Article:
In another process, microgel can be prepared by the emulsion polymerization of vinyl monomers together with crosslinking monomers (e.g. divinyl monomers) in the presence of an emulsifier. Aqueous emulsions of microgel particles are being used industrially for an excellent metallic effect in paints for automobiles. In the present invention, however, a dispersion of microgel particles in an organic solvent is required, which can be obtained through the aqueous-organic solvent conversion process. This conversion process is known as a coagulation process as taught in WO 91/00895 and EP Publication No. 029638. When n-butanol is added to an aqueous microgel emulsion, coagulation of microgel particles occurs, resulting in the separation into two phases: a lower phase containing n-butanol, water and the emulsifier and an upper phase containing the microgel particles, n-butanol and the other components. The upper phase is azeotropically distilled in vacuo to remove residual water, thus obtaining a dispersion of microgel particles in an organic solvent.

Monomers suitable for use in forming the microgel particles used in the present invention are addition polymerizable monomers containing ethylenically unsaturated or more specifically vinylic, acrylic and/or allylic groups. Representative examples of the monomers include n-pentyl acrylate, n-butyl acrylate, benzyl acrylate, t-butyl methacrylate, 1,1-dihydroperfluorobutyl acrylate, benzyl methacrylate, chloromethylstyrene, ethyl methacrylate, isobutyl acrylate, 2-ethylhexyl acrylate, 2-ethylhexyl methacrylate, chloroprene, n-butyl methacrylate, isobutyl methacrylate, isopropyl methacrylate, lauryl acrylate, lauryl methacrylate, methyl acrylate, 2-ethoxyethyl acrylate, 2-ethoxyethyl methacrylate, 2-cyanoethyl acrylate, phenyl acrylate, isopropyl acrylate, n-propyl methacrylate, n-hexyl acrylate, 2-hydroxyethyl acrylate, 2-hydroxyethyl methacrylate, styrene, vinylbenzyl acetate, vinyl benzoate and mixtures thereof.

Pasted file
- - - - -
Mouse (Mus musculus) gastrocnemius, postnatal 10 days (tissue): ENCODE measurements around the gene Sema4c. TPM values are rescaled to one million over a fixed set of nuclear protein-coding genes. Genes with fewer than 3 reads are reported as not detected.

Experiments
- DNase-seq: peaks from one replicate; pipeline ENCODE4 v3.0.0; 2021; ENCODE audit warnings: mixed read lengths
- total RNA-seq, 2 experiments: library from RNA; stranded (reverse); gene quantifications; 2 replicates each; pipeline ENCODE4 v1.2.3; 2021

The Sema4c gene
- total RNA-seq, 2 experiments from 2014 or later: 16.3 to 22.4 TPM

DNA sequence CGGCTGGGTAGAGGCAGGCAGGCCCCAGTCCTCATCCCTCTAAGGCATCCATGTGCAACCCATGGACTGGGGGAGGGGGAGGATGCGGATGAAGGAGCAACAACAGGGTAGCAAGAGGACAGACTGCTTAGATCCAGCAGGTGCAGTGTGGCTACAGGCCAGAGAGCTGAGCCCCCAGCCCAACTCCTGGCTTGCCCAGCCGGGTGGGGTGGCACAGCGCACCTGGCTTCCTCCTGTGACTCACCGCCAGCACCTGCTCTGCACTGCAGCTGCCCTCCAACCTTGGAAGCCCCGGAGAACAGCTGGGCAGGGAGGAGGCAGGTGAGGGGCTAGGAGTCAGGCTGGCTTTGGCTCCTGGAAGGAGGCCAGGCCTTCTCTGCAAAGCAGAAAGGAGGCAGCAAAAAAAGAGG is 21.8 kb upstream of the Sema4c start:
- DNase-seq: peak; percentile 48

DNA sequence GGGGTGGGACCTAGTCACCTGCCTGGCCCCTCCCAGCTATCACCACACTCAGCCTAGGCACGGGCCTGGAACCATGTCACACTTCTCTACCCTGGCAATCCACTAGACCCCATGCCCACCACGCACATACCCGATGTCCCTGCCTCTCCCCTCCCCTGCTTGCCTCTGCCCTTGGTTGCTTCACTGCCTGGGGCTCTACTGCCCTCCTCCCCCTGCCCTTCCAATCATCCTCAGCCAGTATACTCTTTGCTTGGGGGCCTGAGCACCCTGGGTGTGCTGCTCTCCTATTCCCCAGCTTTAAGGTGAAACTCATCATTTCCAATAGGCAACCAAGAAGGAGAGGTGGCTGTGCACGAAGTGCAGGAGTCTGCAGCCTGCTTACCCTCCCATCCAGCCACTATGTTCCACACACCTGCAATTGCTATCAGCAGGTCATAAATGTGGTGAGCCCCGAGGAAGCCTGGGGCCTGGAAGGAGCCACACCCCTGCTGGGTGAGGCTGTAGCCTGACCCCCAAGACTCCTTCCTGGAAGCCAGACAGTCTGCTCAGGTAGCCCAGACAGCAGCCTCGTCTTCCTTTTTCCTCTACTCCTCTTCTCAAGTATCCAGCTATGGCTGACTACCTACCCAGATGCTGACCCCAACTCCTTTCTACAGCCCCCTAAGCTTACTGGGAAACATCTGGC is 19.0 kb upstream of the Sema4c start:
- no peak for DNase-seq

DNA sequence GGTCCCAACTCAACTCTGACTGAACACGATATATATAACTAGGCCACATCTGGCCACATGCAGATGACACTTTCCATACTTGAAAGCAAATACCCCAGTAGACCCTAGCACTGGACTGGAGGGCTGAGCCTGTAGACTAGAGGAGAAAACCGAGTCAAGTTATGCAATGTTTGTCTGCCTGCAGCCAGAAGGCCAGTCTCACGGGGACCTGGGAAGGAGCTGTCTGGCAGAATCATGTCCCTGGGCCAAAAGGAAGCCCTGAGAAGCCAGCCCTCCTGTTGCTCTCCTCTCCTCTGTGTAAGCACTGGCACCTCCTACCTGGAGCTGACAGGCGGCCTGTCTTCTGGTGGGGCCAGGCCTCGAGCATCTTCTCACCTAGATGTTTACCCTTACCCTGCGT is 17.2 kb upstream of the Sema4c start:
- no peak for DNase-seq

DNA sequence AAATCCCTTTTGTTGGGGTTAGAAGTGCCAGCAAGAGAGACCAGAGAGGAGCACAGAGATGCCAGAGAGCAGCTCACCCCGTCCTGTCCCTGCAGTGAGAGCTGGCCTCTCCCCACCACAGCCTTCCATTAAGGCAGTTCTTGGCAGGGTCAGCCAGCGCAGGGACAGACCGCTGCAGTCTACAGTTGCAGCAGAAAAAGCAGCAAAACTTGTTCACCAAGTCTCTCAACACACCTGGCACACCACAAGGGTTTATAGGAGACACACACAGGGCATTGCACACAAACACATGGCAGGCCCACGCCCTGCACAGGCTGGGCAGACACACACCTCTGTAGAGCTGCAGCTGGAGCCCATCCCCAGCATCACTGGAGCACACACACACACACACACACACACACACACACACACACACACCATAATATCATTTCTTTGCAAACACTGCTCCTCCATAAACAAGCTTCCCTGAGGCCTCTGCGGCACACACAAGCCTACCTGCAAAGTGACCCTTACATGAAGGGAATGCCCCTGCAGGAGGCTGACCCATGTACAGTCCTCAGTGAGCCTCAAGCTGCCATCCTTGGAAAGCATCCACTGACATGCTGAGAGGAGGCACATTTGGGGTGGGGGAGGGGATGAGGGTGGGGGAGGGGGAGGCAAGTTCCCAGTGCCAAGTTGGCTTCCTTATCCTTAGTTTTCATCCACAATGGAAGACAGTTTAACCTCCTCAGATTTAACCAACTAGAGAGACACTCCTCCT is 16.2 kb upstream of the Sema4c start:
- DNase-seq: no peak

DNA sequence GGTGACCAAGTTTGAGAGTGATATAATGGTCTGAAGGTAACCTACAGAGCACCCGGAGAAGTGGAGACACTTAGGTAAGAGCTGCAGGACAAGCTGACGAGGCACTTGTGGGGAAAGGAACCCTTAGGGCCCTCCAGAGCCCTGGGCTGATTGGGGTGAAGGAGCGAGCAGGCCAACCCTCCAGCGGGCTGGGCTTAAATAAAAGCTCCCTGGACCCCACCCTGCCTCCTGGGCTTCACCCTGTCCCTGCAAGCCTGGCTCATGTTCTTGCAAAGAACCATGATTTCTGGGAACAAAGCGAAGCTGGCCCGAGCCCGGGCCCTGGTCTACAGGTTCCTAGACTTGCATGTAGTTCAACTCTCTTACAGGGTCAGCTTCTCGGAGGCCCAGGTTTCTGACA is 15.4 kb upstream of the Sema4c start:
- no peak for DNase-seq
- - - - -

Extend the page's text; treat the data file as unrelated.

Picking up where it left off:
Crosslinking monomers useful for forming the microgel particles used in the present invention are exemplified by allyl methacrylate, N,N′-methylenebisacrylate, ethylene dimethacrylate, 2,2-dimethyl-1,3-propylene diacrylate, divinylbenzene, N,N′-bis(methacryloyl)urea, 4,4′-isoproylidenediphenylene diacrylate, 1,3-butylene diacrylate, 1,4-cyclohexylenedimethylene dimethacrylate, ethylene diacrylate, 1,6-hexamethylene diacrylate, 1,6-diacrylamidohexane, 1,6-hexamethylene dimethacrylate, tetramethylene dimethacrylate, ethylenebis(oxyethylene) diacrylate, ethylenebis(oxyethylene)dimethacrylate, ethylenetrimethacrylate and 2-crotonoyloxyethyl methacrylate.

To be suitable for use in the present invention, the microgel particles have to range, in size, from about 0.01 to 10 microns and more preferably from about 0.01 to 1 micron. The microgel content in an organic solvent is preferably maintained in the range from 5 to 60 weight %. If the content of microgel particles is less than 5 weight %, the effects obtained by the addition thereof cannot be expected. On the other hand, a dispersion containing more than 60 weight % of microgel particles is too viscous to handle with ease.

In accordance with the present invention, the electrically conductive microgel is prepared by adding 3 to 30 weight % of monomers for synthesizing electrically conductive polymer and 1 to 20 weight % of dopants to 15 to 80 weight % of an organic solution containing 5 to 60 weight % of microgel particles and then polymerizing the monomers under the addition of 2 to 40 weight % of an aqueous solution containing 5 to 40 weight % of an oxidative polymerization catalyst. The synthesized polymer is adsorbed on the surface of the microgel particles. In the case of the monomers to be polymerized to an electrically conductive polymer being aniline, the reaction changes color from pale green to dark green during the polymerization. After completion of polymerization, phase separation occurs with a lower layer being an aqueous phase containing the oxidative polymerization catalyst and the lower layer can be removed with ease.